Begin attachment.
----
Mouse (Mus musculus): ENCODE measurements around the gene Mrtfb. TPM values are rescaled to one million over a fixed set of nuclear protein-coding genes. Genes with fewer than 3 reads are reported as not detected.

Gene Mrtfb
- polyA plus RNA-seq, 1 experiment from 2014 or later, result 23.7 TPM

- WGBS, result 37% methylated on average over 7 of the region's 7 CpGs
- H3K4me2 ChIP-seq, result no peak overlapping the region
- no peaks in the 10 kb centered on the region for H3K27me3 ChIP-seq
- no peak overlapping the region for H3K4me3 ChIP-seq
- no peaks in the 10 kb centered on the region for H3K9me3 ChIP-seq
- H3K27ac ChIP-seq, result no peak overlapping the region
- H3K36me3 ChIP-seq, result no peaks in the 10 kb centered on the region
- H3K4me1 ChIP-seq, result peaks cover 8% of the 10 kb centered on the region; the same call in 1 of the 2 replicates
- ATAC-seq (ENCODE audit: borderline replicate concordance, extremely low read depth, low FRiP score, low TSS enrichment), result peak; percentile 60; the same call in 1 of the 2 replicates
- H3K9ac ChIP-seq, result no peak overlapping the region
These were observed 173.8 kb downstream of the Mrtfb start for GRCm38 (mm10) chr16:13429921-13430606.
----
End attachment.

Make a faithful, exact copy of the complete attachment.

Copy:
Mouse (Mus musculus): ENCODE measurements around the gene Mrtfb. TPM values are rescaled to one million over a fixed set of nuclear protein-coding genes. Genes with fewer than 3 reads are reported as not detected.

Gene Mrtfb
- polyA plus RNA-seq, 1 experiment from 2014 or later, result 23.7 TPM

- WGBS, result 37% methylated on average over 7 of the region's 7 CpGs
- H3K4me2 ChIP-seq, result no peak overlapping the region
- no peaks in the 10 kb centered on the region for H3K27me3 ChIP-seq
- no peak overlapping the region for H3K4me3 ChIP-seq
- no peaks in the 10 kb centered on the region for H3K9me3 ChIP-seq
- H3K27ac ChIP-seq, result no peak overlapping the region
- H3K36me3 ChIP-seq, result no peaks in the 10 kb centered on the region
- H3K4me1 ChIP-seq, result peaks cover 8% of the 10 kb centered on the region; the same call in 1 of the 2 replicates
- ATAC-seq (ENCODE audit: borderline replicate concordance, extremely low read depth, low FRiP score, low TSS enrichment), result peak; percentile 60; the same call in 1 of the 2 replicates
- H3K9ac ChIP-seq, result no peak overlapping the region
These were observed 173.8 kb downstream of the Mrtfb start for GRCm38 (mm10) chr16:13429921-13430606.